This is why at Cressey Performance, we're fans of using the Beighton Laxity Scale. It helps us "screen" our athletes to determine if they are lax or stiff. If someone scores between a six and nine on the test, it's a safe bet they're hypermobile and may need more attention to detail on their programming. Unfortunately, this is something CrossFit rarely—if ever—offers.

Something else to consider are the unique demands placed on the body when throwing a baseball, as noted in my article Why Baseball Players Shouldn't Bench PressBaseball pitching is the single-fastest motion in all of sports, as the humerus (the upper arm bone) internally rotates at velocities in excess of 7,000 degrees per second. Worse, the amount of stress placed on the elbow is equivalent to hanging a 40-pound dumbbell on a string from your hand to the ground. So, the shoulder has to deal with some significant forces during baseball games. Adding stress to it in the weight room can exacerbate any issues and accelerate a potential overuse injury.

Taking an athlete who is hypermobile and under stress from throwing, and asking him to participate in workouts that call for high-rep Olympic lifts and kipping Pull-Ups (among other questionable methods) is not a wise use of training time.

Olympic Lifts

Ask any competent strength or weightlifting coach his or her opinion regarding high-rep Olympic lifting, and you're bound to get everything from incessant eye rolling to heads pounding against a brick wall. It's just not what Olympic lifts were designed for.

Cleans, Snatches and everything else that falls under the Olympic "umbrella" are highly technical movements. Performing them in an excessively fatigued state is not ideal and may cause technique failure.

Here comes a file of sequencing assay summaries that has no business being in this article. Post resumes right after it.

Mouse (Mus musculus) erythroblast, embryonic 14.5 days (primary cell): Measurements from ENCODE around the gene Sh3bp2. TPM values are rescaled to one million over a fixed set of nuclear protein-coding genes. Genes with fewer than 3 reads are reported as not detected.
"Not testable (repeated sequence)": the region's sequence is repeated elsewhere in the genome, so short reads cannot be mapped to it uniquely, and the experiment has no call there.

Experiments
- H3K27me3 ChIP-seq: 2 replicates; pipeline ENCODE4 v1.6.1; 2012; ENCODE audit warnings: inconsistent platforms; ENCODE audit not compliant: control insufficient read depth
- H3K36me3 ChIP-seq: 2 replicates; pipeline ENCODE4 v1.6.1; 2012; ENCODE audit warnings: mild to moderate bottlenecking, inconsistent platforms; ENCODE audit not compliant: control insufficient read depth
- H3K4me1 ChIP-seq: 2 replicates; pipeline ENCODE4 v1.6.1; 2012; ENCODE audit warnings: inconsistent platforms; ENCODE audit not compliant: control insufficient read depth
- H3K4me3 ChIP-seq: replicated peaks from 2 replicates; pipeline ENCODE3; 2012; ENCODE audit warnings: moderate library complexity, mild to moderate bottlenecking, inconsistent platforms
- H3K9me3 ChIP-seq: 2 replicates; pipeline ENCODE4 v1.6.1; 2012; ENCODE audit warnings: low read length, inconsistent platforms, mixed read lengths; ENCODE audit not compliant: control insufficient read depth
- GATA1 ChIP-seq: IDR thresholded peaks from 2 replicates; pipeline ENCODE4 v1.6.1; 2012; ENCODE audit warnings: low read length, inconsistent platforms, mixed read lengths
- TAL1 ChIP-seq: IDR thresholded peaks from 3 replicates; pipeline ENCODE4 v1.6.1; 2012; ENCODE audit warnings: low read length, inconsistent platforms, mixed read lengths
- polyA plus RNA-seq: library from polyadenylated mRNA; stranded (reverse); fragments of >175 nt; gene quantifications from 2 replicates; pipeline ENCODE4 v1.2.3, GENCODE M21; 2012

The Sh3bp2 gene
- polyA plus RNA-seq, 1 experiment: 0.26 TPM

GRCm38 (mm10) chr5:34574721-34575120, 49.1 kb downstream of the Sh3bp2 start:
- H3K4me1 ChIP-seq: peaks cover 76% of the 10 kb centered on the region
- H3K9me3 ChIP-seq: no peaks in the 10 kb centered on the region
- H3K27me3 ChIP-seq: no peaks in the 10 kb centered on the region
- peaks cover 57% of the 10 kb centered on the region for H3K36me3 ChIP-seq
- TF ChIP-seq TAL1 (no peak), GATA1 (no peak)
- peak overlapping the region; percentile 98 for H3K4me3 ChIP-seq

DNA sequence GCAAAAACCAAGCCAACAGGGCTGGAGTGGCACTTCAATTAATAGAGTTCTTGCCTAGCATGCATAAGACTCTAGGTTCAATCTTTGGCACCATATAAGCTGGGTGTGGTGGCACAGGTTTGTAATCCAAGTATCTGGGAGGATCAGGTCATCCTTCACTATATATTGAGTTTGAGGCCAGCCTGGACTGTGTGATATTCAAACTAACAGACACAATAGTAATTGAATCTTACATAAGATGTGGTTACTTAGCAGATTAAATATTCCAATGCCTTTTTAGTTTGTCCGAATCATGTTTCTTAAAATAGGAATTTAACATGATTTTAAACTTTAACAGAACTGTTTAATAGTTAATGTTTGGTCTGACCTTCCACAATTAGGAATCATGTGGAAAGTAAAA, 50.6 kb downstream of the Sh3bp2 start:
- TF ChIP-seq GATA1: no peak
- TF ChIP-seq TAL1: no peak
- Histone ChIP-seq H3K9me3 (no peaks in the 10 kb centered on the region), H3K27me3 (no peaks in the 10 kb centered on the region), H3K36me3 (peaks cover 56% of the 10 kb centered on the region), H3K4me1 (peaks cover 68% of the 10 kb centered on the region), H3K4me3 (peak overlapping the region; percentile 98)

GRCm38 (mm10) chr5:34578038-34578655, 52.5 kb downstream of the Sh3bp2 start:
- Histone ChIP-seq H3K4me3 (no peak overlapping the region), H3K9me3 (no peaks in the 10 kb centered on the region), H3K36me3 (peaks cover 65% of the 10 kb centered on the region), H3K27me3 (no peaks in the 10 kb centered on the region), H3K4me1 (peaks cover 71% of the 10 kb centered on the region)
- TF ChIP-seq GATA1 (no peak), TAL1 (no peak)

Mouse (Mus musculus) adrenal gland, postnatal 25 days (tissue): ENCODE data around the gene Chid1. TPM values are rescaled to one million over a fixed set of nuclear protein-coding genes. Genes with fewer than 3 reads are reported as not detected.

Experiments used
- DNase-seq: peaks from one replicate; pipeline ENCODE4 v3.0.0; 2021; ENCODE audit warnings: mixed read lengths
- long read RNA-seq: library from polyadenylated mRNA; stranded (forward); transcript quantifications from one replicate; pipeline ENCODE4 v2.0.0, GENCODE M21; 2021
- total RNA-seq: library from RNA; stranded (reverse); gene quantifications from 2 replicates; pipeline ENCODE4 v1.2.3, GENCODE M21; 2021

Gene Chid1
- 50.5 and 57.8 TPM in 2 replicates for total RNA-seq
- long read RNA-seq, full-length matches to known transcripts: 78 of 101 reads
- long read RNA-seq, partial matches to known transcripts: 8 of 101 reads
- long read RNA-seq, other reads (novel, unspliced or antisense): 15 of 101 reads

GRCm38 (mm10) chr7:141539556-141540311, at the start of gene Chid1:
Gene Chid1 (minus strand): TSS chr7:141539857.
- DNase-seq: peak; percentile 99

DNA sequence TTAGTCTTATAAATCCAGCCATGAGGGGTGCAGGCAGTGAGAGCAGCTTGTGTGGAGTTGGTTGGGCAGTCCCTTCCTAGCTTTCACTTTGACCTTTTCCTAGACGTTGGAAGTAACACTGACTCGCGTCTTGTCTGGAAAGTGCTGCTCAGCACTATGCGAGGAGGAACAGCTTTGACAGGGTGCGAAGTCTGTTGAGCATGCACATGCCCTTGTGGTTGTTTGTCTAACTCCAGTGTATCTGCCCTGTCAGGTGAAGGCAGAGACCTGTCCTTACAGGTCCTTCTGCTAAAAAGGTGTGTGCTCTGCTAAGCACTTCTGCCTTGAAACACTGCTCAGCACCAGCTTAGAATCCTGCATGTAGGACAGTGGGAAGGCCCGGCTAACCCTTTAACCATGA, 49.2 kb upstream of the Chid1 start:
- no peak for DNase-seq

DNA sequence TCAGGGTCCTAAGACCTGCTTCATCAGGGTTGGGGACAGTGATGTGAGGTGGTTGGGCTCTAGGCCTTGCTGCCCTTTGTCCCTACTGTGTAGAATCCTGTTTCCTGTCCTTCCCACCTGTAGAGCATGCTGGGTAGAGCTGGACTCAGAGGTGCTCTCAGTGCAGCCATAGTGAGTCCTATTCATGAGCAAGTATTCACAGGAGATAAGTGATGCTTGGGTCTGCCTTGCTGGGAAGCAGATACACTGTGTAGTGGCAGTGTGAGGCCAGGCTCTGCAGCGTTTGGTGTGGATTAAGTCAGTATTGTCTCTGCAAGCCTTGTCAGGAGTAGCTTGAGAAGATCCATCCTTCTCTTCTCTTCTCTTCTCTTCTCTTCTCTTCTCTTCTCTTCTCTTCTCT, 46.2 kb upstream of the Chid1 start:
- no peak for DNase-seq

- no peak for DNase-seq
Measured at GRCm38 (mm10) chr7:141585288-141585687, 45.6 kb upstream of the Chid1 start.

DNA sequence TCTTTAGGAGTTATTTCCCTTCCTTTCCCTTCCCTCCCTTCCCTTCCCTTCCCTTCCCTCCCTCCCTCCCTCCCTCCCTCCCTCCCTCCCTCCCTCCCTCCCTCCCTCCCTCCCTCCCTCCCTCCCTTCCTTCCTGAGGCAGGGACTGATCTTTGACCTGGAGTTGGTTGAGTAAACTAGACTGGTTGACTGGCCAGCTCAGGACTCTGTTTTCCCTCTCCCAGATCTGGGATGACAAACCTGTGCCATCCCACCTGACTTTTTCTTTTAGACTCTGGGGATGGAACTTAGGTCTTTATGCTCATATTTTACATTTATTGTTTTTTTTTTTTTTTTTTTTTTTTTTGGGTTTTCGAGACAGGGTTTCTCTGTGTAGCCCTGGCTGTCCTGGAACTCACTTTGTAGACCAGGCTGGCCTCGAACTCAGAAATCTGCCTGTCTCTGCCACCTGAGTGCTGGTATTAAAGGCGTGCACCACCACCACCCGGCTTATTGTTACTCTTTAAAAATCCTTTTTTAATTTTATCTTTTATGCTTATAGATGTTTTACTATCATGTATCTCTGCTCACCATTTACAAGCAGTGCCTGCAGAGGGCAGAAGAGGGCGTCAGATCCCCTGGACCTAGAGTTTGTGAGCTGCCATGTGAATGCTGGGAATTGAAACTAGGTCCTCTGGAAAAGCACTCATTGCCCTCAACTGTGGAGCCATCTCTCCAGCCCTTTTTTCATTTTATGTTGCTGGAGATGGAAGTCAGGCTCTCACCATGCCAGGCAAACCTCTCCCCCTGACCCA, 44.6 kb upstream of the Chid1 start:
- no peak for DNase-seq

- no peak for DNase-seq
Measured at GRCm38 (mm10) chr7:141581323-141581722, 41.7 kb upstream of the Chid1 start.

In addition, Olympic lifts place tremendous stress on the elbows and shoulders, further compounding the stress of performing baseball skills. And it becomes even more problematic when you toss in a dose of hypermobility into the picture.

Kipping Pull-Ups

At the risk of tossing another CrossFit "sacred cow" under the bus, I have to say that kipping Pull-Ups are no good for baseball players.

I understand that kipping Pull-Ups and traditional Pull-Ups are two different movements. But, to say that a kipping Pull-Up is even a Pull-Up is comical. It's a swing. There's very little "pulling" involved.

No doubt kipping Pull-Ups are a technical move, and I am impressed that some people out there can bust out more than 50 reps without blinking an eye. But let's not delude ourselves into thinking they're something they're not.

Funny enough, I remember a conversation I had last year with Boston University head strength coach Glenn Harris, during which he mentioned a conversation he had with a family friend. When asked his thoughts on kipping Pull-Ups, he replied, "Well, they're a way to cheat." To which she replied, "Yeah but, they allow you to do more!"

Uhhh, exactly!

All kidding aside, similar to Olympic lifts, kipping Pull-Ups place great amounts of force and stress on the shoulders. This is particularly evident at the bottom of the swing. Baseball players should avoid them.


In a sport where shoulder stability is sacrificed for more mobility, CrossFit is not a risk worth taking in my opinion. Many others options exist that can provide a similar training effect.

In the end, CrossFit does have many benefits, and it's an OK fit for some people. However, given the unique demands of baseball, it's not a good fit for baseball players.